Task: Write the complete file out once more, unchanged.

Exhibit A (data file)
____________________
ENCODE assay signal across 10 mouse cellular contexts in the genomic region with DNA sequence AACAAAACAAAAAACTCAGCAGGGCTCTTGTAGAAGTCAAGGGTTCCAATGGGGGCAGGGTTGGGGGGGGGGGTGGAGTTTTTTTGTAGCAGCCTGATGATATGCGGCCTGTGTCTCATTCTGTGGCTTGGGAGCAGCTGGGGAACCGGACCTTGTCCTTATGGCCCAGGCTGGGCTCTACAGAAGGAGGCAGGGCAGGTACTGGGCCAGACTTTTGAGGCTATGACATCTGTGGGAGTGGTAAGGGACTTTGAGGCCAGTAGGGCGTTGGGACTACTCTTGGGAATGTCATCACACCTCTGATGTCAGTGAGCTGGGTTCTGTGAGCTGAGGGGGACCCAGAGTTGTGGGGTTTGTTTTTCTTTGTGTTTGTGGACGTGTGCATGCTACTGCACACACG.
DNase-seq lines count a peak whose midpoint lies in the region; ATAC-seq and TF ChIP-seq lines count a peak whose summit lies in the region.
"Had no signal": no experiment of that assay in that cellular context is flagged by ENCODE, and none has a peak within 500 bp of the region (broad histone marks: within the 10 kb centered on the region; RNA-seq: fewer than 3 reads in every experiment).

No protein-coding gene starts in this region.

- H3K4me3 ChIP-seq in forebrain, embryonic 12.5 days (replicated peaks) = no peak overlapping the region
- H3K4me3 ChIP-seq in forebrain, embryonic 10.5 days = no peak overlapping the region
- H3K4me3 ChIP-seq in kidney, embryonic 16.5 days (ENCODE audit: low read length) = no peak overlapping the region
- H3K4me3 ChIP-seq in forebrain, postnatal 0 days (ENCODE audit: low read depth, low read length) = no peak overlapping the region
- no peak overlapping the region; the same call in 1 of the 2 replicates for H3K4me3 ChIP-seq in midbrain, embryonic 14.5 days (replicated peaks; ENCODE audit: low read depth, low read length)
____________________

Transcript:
ENCODE assay signal across 10 mouse cellular contexts in the genomic region with DNA sequence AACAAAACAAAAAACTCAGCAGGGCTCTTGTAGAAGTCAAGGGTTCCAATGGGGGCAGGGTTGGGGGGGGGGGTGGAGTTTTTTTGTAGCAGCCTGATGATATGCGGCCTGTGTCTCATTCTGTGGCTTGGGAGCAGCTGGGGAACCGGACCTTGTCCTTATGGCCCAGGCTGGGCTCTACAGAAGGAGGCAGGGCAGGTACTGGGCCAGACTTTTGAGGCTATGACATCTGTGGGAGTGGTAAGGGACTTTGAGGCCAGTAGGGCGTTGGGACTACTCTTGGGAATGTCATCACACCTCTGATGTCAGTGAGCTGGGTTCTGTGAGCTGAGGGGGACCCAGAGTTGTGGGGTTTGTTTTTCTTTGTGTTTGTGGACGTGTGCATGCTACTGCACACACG.
DNase-seq lines count a peak whose midpoint lies in the region; ATAC-seq and TF ChIP-seq lines count a peak whose summit lies in the region.
"Had no signal": no experiment of that assay in that cellular context is flagged by ENCODE, and none has a peak within 500 bp of the region (broad histone marks: within the 10 kb centered on the region; RNA-seq: fewer than 3 reads in every experiment).

No protein-coding gene starts in this region.

- H3K4me3 ChIP-seq in forebrain, embryonic 12.5 days (replicated peaks) = no peak overlapping the region
- H3K4me3 ChIP-seq in forebrain, embryonic 10.5 days = no peak overlapping the region
- H3K4me3 ChIP-seq in kidney, embryonic 16.5 days (ENCODE audit: low read length) = no peak overlapping the region
- H3K4me3 ChIP-seq in forebrain, postnatal 0 days (ENCODE audit: low read depth, low read length) = no peak overlapping the region
- no peak overlapping the region; the same call in 1 of the 2 replicates for H3K4me3 ChIP-seq in midbrain, embryonic 14.5 days (replicated peaks; ENCODE audit: low read depth, low read length)